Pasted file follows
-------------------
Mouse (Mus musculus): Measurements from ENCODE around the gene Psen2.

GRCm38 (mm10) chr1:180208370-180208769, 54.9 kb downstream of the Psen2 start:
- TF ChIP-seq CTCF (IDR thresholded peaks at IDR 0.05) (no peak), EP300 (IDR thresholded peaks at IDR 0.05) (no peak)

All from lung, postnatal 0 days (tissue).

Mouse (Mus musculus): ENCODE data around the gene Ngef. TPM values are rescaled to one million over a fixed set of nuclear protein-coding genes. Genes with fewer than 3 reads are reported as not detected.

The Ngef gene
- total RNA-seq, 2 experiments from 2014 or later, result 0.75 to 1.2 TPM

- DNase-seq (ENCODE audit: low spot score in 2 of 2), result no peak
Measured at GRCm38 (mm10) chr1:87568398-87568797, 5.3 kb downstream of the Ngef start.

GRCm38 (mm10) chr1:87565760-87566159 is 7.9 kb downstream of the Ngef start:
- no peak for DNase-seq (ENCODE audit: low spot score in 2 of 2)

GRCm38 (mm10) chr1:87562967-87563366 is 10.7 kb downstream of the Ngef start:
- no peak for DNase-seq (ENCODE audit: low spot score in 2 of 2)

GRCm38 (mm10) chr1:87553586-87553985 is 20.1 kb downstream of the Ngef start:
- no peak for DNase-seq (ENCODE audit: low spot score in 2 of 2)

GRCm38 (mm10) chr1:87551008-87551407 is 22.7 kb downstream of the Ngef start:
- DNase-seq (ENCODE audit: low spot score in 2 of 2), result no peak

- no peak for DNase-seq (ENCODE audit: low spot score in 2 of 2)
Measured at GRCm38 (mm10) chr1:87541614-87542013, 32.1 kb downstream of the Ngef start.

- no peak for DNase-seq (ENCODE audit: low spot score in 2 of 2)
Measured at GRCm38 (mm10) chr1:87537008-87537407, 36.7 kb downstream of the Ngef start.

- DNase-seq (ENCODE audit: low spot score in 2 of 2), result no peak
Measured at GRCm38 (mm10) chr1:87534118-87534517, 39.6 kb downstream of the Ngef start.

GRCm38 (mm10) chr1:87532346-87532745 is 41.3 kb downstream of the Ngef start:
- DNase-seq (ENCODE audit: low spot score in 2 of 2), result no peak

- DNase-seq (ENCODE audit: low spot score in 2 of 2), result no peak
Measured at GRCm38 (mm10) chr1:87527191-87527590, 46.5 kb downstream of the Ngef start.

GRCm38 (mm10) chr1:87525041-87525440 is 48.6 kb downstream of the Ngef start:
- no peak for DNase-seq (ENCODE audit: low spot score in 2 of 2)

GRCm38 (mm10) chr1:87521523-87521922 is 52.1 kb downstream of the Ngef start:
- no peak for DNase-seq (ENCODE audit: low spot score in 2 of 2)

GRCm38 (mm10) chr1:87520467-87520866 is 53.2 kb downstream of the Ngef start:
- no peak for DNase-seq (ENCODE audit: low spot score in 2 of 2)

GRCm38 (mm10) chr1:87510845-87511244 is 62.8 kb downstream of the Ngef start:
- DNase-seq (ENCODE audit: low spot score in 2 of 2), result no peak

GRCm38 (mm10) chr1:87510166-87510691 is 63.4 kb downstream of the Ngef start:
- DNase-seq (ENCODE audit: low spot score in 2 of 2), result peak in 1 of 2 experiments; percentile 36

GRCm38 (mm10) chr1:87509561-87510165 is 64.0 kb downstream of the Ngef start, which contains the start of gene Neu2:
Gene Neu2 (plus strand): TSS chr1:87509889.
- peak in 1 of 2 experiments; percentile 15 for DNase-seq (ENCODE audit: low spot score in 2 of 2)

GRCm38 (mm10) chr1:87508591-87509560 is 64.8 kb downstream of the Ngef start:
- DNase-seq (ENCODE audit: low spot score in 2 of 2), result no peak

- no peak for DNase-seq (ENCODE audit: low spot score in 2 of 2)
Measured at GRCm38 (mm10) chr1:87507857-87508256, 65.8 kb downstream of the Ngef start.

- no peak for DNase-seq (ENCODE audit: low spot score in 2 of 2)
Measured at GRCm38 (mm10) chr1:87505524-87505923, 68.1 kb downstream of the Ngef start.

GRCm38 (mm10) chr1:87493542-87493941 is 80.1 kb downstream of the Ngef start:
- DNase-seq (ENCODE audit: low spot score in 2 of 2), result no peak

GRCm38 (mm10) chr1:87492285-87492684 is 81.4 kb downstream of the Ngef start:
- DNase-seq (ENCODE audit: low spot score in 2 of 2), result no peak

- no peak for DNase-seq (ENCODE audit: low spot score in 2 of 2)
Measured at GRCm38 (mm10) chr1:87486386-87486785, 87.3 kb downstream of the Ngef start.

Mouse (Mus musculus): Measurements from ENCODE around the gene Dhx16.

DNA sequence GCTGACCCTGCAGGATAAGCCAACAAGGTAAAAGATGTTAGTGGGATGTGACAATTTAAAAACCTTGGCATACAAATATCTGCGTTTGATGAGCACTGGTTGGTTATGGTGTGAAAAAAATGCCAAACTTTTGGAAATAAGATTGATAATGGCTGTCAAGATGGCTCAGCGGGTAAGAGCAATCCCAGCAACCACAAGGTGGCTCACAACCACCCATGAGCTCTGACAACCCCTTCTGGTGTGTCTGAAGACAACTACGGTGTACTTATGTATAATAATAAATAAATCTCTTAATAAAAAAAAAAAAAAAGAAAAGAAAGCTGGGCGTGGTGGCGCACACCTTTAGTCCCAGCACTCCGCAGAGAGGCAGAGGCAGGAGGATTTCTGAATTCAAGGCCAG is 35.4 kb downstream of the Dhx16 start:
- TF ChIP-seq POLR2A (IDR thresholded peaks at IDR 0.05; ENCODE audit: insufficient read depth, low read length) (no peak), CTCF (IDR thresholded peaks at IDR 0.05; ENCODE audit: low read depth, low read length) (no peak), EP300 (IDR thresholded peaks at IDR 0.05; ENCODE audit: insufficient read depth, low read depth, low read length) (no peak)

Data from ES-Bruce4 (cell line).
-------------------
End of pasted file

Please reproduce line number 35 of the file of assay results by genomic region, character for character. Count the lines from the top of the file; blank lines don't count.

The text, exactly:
- DNase-seq (ENCODE audit: low spot score in 2 of 2), result no peak